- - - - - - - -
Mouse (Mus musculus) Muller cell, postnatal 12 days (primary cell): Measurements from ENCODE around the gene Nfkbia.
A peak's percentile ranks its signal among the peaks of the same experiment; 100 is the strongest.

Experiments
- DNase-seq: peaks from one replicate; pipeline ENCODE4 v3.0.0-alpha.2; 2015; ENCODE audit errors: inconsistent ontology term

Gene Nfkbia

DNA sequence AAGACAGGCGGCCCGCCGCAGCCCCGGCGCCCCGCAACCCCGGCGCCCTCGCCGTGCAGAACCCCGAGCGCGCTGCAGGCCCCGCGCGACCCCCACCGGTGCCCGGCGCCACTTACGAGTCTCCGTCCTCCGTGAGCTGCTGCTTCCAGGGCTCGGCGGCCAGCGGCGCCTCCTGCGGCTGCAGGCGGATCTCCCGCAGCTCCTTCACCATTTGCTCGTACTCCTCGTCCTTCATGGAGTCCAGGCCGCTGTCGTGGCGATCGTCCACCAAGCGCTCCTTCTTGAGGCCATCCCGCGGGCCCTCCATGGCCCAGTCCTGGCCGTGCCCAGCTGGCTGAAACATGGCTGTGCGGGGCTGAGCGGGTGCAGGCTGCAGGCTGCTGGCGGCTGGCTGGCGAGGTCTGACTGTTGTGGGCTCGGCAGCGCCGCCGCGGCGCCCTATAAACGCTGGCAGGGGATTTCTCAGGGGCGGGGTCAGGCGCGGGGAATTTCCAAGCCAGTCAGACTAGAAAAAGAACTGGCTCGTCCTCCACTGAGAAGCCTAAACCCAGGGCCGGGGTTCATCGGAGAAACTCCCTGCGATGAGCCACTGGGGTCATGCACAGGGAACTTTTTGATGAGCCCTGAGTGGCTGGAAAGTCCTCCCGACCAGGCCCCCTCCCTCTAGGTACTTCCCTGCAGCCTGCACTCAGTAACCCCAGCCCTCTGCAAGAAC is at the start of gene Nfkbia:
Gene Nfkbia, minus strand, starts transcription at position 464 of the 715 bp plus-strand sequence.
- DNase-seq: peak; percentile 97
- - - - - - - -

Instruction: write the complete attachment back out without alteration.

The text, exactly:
Mouse (Mus musculus) Muller cell, postnatal 12 days (primary cell): Measurements from ENCODE around the gene Nfkbia.
A peak's percentile ranks its signal among the peaks of the same experiment; 100 is the strongest.

Experiments
- DNase-seq: peaks from one replicate; pipeline ENCODE4 v3.0.0-alpha.2; 2015; ENCODE audit errors: inconsistent ontology term

Gene Nfkbia

DNA sequence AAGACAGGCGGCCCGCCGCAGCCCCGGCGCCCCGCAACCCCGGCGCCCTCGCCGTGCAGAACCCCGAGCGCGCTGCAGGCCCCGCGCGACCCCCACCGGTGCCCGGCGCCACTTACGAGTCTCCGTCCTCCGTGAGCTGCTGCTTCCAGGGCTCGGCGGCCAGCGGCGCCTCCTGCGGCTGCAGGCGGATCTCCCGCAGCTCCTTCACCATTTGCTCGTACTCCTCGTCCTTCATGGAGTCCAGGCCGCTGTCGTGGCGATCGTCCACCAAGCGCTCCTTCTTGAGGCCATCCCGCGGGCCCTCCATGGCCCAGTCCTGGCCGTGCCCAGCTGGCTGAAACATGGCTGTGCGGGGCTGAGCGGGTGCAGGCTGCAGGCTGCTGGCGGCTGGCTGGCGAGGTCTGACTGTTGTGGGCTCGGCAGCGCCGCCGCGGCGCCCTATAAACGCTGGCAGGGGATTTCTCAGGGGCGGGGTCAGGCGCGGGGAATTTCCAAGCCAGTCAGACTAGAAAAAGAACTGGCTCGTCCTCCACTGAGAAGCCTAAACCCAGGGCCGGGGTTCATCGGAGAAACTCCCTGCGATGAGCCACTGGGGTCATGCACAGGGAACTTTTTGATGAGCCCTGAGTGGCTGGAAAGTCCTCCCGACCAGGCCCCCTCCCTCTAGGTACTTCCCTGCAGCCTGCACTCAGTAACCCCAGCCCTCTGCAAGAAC is at the start of gene Nfkbia:
Gene Nfkbia, minus strand, starts transcription at position 464 of the 715 bp plus-strand sequence.
- DNase-seq: peak; percentile 97